Atemisia Gentileschi, born in Rome in 1598, is one of the most fascinating figures in the history of art, though very little is known about her life. The daughter of a painter herself, Artemisia painted beautiful scenes of the women of Roman and biblical history even though she could neither read nor write.
Artemisia had, to put it mildly, a turbulent personal life. She was discredited in a rape trial, betrayed by her own father and abandoned by her husband. Her professional life, however, was far different. She was the first woman admitted to the prestigious Florentine Academy; she established a successful art school in Naples; she raised her daughter on her own and supported herself financially during a time when a woman's life was defined only by home, husband, children and the Church.
Although the above is about the sum total of all that's known about Artemisia Gentileschi's life, writer, Anna Banti, managed to flesh out these bare bones facts into one of the triumphs of 20th century Italian literature.
"Artemisia" is definitely not a biography or even a fictionalized one. It is not a historical work; in fact, the setting of this book is definitely ahistorical. It consists of an amazing dialogue between the author and Artemisia. There are, as way I see it, three levels in this book: the experiences of Artemisia, the experiences of the author and a blending of the two, to make a very fascinating third.
The very essence of this book consists of Artemisia's travels, all made for the sake of her art. Included are the young Artemisia's traumatic experiences in Rome, her marriage, her years of success in Naples, her long and undoubtedly arduous journey to England and back again to her native Italy.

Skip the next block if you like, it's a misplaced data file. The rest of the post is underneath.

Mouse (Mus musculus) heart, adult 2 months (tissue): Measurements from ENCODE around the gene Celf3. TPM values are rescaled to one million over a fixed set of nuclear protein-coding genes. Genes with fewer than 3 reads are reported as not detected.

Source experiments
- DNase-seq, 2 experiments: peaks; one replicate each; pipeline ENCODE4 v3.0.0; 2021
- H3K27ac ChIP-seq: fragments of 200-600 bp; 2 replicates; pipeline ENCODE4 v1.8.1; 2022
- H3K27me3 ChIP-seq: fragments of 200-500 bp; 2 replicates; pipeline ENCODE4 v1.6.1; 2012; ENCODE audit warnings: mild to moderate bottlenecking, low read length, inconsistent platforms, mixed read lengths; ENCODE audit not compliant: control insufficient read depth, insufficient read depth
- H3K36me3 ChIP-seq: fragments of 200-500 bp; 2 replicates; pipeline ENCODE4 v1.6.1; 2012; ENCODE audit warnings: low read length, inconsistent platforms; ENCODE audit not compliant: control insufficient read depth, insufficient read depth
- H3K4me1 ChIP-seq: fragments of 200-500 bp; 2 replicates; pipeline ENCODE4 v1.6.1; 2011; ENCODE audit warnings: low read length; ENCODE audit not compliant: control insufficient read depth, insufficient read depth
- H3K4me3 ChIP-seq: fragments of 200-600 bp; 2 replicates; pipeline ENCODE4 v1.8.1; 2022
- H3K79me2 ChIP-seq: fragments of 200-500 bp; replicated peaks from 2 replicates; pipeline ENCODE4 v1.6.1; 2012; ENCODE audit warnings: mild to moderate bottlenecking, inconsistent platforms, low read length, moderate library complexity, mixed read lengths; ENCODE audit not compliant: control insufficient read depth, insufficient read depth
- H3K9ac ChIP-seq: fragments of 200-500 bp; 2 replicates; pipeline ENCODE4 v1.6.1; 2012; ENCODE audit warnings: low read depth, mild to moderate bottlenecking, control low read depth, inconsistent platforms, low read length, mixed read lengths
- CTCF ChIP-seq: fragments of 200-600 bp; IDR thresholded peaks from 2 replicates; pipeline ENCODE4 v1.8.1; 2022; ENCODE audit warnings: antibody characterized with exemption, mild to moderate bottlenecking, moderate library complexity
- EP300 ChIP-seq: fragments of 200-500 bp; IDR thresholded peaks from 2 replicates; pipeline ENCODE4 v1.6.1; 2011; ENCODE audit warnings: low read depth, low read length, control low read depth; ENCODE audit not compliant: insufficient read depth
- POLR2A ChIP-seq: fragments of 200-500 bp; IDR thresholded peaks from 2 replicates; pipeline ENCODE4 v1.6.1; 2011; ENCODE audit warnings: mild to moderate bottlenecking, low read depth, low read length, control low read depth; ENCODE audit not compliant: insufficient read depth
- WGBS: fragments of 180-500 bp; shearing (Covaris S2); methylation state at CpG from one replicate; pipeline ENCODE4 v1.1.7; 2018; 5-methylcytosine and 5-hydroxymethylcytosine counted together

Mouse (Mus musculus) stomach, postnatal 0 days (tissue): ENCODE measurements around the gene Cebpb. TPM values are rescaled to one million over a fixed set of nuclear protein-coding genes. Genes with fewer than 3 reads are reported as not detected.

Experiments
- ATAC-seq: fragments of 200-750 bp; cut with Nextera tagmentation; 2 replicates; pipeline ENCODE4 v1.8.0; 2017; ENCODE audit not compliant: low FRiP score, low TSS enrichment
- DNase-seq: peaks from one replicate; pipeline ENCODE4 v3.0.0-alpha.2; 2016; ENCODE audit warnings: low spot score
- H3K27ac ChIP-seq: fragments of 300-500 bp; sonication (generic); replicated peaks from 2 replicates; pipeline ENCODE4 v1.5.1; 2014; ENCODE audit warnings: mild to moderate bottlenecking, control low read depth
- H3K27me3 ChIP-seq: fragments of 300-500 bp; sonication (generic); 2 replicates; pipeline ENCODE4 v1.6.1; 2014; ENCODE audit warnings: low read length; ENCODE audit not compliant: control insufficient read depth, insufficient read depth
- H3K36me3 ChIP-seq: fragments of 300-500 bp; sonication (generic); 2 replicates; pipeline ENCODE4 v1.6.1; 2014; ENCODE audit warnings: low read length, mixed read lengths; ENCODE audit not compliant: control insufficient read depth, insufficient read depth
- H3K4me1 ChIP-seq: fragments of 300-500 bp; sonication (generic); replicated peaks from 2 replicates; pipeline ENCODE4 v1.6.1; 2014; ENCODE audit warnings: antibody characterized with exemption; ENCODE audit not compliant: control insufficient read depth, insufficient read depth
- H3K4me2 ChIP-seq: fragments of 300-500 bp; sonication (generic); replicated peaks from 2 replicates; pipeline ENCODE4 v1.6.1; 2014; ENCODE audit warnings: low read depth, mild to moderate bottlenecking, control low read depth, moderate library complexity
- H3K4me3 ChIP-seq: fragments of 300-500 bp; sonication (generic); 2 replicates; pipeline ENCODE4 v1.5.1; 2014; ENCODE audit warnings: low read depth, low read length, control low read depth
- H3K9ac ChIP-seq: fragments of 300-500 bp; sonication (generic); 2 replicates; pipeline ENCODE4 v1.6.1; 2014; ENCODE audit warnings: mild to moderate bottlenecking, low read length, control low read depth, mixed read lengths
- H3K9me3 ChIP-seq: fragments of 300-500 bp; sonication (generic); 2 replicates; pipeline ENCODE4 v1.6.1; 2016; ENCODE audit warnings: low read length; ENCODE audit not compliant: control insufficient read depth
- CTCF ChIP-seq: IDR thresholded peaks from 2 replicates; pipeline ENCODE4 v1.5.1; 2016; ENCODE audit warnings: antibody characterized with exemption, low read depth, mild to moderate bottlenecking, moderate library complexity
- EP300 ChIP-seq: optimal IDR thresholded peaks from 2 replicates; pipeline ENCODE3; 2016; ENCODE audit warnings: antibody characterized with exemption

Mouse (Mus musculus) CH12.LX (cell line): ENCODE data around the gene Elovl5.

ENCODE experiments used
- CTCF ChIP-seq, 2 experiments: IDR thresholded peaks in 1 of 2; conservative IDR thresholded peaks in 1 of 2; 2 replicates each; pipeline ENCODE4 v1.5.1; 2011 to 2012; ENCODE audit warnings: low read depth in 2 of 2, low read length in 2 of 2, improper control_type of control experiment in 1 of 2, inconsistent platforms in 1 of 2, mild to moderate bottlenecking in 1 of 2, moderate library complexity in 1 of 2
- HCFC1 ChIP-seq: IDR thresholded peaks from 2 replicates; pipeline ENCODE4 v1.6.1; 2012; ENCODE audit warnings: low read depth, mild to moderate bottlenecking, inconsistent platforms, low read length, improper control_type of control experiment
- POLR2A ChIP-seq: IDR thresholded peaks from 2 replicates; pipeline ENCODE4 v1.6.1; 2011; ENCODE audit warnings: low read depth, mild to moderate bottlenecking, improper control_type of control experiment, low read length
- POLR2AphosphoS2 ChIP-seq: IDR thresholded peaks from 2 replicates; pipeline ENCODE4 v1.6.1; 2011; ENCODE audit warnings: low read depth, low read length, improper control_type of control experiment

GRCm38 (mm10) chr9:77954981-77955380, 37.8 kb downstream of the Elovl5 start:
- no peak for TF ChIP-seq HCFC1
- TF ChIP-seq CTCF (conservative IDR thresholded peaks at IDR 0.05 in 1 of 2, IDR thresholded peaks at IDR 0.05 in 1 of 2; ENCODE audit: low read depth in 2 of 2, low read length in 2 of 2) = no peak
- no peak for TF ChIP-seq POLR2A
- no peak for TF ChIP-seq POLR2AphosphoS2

One of the things that makes this book so powerful is Banti's constant authorial intrusion, a device that would weaken (or destroy) more conventional novels. Moving back and forth from the thrid to the first person, Banti holds fascinating conversations with Artemisia. This leads to a captivating, but very complex, narrative. As the dialogue between author and subject intensifies, Banti complicates matters even further.
In 1944, when the first version of "Artemisia" was nearly complete, events of the war caused it to be destroyed. The "Artemisia" of the first version constantly intrudes on the "Artemisia" of the second version, however. Confusing? No, not really. Banti is far too good a writer for that. Complex? Yes. And lyrical and skillful and fragile.
Despite the fact that this is not a historical novel, it is highly atmospheric. There are no detailed descriptions to weigh down the weightless quality of Banti's lyricism, but there are many vivid images of 17th century Rome, Naples, Florence, France.
No matter how fast you usually read, "Artemisia" is a novel that should be read slowly. This is a demanding book that requires much concentration on the part of the reader, but this concentration will be richly rewarded.
There is a vague, circular quality about this book and, in a sense, it ends where it began. In reality, however, nothing is known about Artemisia Gentileschi's life after her return to Italy from England.
This book is complex, intricate, self-reflective and extremely lyrical. Although it has an ephemeral, gossamer quality, it succeeds wonderfully in bringing Artemisia Gentileschi to life in a vivid and wonderful manner.